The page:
It's the more relaxed moments--the mini vacation away from Sweetie, the denouement, etc.--that work the best in the picture. While they exist to balance out the more outrageous struggle with Sweetie's personality, the values are too starkly contrasted. By the time the respite comes, it's just as much for the audience's benefit as it is for the other characters. I found that instead of wanting to get back into the story and see how the family would finally deal with their wild child, I really would have rather they stayed out in the middle of nowhere and give us all a break.
Still, there is power in Campion's finale, and her film isn't without purpose. As I noted, the camerawork is often quite special. Director of photography Sally Bongers fetishizes everyday objects with a true photographer's eye. It's just that from a writing standpoint, Sweetie could have maybe benefited from the deft hand of a more experienced filmmaker.
The Criterion Collection's DVD of Sweetie was mastered in high definition at a 1.85:1 aspect ratio, supervised by Sally Bongers. The picture is gorgeous. The vivid colors of Campion's eccentric little world pop off the screen.
A 5.1 surround mix with optional English subtitles.
Sweetie has a pile of bonus features, and Criterion's selection of what to put on here is incredible. It really pushes this disc up in my estimation.
There are two that focus specifically on the movie. The first is an excellent commentary round-table with Jane Campion, Sally Bongers, and co-writer Gerard Lee. The three speakers have a personal history together and thus can engage each other in conversation. They talk about the various stages of filming, tell anecdotes from the set, and also discuss reactions to how they made the film. They are candid about the motivations for their efforts on what is the fledgling project for all of them, and the track is very illuminating. Lee is particularly forthcoming. He is dissatisfied with just about everything in the finished product.
The second feature is "Making Sweetie," a contemporary tandem interview with actresses Geneviéve Lemon and Karen Colston. Again, this is also very conversational, and the women tell totally different stories than the three in the commentary. There is also super 8 footage that was shot on the set.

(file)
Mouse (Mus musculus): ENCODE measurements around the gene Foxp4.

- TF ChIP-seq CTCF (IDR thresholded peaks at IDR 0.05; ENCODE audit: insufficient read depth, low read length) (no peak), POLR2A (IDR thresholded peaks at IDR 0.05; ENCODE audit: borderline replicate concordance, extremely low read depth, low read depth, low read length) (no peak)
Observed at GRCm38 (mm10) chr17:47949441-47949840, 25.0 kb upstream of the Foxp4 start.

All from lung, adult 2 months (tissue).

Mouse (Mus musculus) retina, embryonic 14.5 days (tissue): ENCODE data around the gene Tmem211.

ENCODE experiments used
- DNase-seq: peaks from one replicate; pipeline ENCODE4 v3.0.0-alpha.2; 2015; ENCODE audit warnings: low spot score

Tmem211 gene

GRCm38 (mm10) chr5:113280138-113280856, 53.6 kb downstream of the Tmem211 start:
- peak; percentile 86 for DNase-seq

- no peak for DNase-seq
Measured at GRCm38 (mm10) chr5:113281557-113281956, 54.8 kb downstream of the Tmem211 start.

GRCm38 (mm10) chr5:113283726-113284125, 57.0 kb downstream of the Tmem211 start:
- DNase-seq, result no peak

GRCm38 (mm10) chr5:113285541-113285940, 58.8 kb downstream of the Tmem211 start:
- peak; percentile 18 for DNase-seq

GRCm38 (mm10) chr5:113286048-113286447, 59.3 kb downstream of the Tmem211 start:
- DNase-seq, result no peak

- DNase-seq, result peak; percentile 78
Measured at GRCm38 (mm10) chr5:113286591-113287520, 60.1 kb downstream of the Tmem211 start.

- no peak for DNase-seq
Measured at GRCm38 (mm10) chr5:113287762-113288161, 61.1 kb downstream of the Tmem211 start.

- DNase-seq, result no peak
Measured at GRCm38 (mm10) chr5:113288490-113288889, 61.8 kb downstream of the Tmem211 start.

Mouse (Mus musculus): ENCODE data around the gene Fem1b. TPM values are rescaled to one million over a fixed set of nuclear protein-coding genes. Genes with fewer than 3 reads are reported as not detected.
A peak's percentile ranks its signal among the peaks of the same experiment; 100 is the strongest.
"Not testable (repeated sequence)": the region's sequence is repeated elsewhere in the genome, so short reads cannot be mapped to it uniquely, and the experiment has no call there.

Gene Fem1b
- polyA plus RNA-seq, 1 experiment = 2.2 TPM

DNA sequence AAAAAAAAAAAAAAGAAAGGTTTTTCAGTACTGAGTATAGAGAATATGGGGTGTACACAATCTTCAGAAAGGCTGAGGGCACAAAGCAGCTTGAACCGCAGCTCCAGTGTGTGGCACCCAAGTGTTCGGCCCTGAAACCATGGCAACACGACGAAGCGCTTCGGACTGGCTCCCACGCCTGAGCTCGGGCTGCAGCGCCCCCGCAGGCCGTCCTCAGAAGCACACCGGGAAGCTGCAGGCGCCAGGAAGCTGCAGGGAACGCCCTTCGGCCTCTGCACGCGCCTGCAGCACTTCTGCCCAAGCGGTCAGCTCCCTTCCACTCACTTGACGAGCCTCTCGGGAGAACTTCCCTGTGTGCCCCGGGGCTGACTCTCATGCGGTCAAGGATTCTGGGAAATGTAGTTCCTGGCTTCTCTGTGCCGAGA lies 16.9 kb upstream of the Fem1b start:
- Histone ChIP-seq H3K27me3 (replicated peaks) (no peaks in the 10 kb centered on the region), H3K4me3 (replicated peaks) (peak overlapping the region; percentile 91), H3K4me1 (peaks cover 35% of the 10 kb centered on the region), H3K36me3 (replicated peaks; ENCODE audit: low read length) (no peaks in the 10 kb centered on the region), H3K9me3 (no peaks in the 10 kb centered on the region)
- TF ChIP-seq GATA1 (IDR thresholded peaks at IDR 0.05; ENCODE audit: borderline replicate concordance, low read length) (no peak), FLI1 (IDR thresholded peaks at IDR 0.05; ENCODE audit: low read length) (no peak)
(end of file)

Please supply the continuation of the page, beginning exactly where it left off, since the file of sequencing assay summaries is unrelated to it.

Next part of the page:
The rest of the bonus features give us a glimpse into Campion's pre-Sweetie career and film school. We get her three experimental short films--An Exercise in Discipline: Peel, Passionless Moments, and A Girl's Own Story. This is accompanied by Jane Campion: The Film School Years, a twenty-minute interview by critic and teacher Peter Thompson shot in 1989. It is about how the shorts were made.
There is also a photo gallery from the set of Sweetie and the original theatrical trailer. The interior booklet features photos, as well, and a new essay by Dana Polan, a Campion scholar.
Even with its overdone weirdness and the intended annoyance of the title character, Sweetie achieves heartfelt interpersonal moments and has an excellent shooting style. On its own, it's probably only worth a rental, but as a DVD package, Criterion has more than made up for the film's flaws with an amazing disc that's packed with extras. When it's all put together, Sweetie - Criterion Collection is a Recommended disc.
Jamie S. Rich is a novelist and comic book writer. He is best known for his collaborations with Joelle Jones, including the hardboiled crime comic book You Have Killed Me, the challenging romance 12 Reasons Why I Love Her, and the 2007 prose novel Have You Seen the Horizon Lately?, for which Jones did the cover. All three were published by Oni Press. His most recent projects include the futuristic romance A Boy and a Girl with Natalie Nourigat; Archer Coe and the Thousand Natural Shocks, a loopy crime tale drawn by Dan Christensen; and the horror miniseries Madame Frankenstein, a collaboration with Megan Levens. Follow Rich's blog at Confessions123.com.